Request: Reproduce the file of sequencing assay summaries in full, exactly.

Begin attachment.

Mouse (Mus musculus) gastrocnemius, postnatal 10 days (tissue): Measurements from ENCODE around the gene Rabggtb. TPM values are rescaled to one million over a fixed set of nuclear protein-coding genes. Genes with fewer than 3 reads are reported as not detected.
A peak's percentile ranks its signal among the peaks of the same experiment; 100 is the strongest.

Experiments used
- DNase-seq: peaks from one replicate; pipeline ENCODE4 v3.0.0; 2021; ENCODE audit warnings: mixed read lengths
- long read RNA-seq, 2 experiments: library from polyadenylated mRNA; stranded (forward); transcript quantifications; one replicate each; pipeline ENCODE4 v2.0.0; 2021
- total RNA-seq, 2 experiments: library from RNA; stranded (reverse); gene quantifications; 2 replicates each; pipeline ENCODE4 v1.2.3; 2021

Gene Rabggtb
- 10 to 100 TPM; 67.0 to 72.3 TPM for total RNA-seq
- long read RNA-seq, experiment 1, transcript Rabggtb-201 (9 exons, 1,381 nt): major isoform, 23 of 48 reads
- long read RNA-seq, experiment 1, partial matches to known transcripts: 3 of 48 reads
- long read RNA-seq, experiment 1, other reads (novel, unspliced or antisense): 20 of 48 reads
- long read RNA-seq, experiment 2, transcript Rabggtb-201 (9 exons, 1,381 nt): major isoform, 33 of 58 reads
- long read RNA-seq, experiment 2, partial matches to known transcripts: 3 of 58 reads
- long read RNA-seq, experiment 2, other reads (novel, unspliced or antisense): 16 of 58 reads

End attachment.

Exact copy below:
Mouse (Mus musculus) gastrocnemius, postnatal 10 days (tissue): Measurements from ENCODE around the gene Rabggtb. TPM values are rescaled to one million over a fixed set of nuclear protein-coding genes. Genes with fewer than 3 reads are reported as not detected.
A peak's percentile ranks its signal among the peaks of the same experiment; 100 is the strongest.

Experiments used
- DNase-seq: peaks from one replicate; pipeline ENCODE4 v3.0.0; 2021; ENCODE audit warnings: mixed read lengths
- long read RNA-seq, 2 experiments: library from polyadenylated mRNA; stranded (forward); transcript quantifications; one replicate each; pipeline ENCODE4 v2.0.0; 2021
- total RNA-seq, 2 experiments: library from RNA; stranded (reverse); gene quantifications; 2 replicates each; pipeline ENCODE4 v1.2.3; 2021

Gene Rabggtb
- 10 to 100 TPM; 67.0 to 72.3 TPM for total RNA-seq
- long read RNA-seq, experiment 1, transcript Rabggtb-201 (9 exons, 1,381 nt): major isoform, 23 of 48 reads
- long read RNA-seq, experiment 1, partial matches to known transcripts: 3 of 48 reads
- long read RNA-seq, experiment 1, other reads (novel, unspliced or antisense): 20 of 48 reads
- long read RNA-seq, experiment 2, transcript Rabggtb-201 (9 exons, 1,381 nt): major isoform, 33 of 58 reads
- long read RNA-seq, experiment 2, partial matches to known transcripts: 3 of 58 reads
- long read RNA-seq, experiment 2, other reads (novel, unspliced or antisense): 16 of 58 reads